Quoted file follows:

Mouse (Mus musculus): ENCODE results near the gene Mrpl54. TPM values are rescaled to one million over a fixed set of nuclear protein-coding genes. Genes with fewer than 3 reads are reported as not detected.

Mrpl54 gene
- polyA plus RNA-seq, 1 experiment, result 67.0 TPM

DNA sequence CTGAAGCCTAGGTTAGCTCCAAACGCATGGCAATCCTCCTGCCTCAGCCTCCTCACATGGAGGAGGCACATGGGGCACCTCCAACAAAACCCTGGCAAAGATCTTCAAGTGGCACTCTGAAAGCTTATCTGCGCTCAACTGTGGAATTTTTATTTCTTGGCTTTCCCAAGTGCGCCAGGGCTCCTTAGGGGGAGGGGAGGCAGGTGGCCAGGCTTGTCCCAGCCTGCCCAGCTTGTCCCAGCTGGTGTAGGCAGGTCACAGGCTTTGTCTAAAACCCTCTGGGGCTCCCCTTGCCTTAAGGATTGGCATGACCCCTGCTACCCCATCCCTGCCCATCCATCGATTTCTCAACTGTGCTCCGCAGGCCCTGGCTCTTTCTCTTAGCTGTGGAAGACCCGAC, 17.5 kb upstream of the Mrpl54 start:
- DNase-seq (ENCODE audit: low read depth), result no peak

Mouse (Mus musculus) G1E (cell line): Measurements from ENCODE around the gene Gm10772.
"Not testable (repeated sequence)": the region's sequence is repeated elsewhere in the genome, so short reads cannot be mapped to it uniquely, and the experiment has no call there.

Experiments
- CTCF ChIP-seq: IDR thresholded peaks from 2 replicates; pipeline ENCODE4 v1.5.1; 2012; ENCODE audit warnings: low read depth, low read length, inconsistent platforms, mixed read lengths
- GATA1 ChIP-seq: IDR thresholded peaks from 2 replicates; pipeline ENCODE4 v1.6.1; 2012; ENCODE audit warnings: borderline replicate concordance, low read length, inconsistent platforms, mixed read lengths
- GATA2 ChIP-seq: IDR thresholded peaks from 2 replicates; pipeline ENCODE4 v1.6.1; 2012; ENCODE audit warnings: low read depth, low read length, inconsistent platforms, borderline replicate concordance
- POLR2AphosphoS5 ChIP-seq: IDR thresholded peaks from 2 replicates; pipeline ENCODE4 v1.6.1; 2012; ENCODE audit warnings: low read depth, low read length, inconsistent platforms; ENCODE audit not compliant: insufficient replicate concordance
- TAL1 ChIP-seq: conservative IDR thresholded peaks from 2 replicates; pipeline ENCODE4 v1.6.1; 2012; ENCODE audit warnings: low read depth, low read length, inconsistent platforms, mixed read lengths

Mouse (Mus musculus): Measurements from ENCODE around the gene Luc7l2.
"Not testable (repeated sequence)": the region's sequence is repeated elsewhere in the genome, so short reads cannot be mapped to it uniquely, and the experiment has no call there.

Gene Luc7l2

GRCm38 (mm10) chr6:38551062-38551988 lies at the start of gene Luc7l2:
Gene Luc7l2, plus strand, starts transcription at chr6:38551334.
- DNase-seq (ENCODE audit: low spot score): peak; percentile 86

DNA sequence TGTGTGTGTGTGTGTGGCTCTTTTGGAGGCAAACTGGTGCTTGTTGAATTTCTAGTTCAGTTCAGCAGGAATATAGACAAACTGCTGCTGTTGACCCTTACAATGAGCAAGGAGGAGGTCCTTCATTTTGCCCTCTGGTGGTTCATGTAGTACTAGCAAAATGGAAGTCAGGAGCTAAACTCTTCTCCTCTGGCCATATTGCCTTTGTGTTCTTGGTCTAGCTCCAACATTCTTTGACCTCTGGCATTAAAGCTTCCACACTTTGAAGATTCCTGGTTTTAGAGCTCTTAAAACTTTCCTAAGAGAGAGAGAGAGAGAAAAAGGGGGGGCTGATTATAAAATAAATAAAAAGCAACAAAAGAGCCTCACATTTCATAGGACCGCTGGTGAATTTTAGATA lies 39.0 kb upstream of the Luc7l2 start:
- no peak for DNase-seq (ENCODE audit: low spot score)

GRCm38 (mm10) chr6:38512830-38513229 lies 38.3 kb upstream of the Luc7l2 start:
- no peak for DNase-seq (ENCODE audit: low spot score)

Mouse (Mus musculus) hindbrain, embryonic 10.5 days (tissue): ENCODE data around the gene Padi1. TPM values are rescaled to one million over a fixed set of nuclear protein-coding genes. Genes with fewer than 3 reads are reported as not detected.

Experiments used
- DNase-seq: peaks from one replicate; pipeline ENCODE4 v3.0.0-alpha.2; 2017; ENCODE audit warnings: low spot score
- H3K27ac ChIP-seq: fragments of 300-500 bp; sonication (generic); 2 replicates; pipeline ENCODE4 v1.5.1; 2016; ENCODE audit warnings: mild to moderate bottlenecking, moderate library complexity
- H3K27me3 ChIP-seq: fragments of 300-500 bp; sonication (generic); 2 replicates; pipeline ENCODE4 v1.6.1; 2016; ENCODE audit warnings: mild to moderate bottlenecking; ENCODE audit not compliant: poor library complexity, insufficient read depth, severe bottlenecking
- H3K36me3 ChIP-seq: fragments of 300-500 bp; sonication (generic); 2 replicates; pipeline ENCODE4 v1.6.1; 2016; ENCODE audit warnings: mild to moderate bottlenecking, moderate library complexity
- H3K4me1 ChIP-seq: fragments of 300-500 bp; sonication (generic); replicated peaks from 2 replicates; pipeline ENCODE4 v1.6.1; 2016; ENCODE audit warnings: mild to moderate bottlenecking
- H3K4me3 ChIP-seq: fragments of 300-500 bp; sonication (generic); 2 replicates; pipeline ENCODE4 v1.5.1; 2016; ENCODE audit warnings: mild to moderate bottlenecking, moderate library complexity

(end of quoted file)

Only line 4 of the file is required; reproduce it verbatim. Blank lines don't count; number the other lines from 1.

DNA sequence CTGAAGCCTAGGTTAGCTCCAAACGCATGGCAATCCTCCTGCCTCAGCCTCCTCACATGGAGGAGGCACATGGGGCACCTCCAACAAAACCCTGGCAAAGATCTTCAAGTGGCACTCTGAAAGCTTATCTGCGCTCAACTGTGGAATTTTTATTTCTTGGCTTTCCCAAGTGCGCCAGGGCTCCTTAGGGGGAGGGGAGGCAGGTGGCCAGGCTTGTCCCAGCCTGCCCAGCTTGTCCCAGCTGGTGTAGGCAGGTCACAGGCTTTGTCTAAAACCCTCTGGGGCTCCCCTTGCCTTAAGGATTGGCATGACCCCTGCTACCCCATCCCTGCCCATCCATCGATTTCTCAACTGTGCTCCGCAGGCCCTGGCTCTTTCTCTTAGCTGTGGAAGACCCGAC, 17.5 kb upstream of the Mrpl54 start: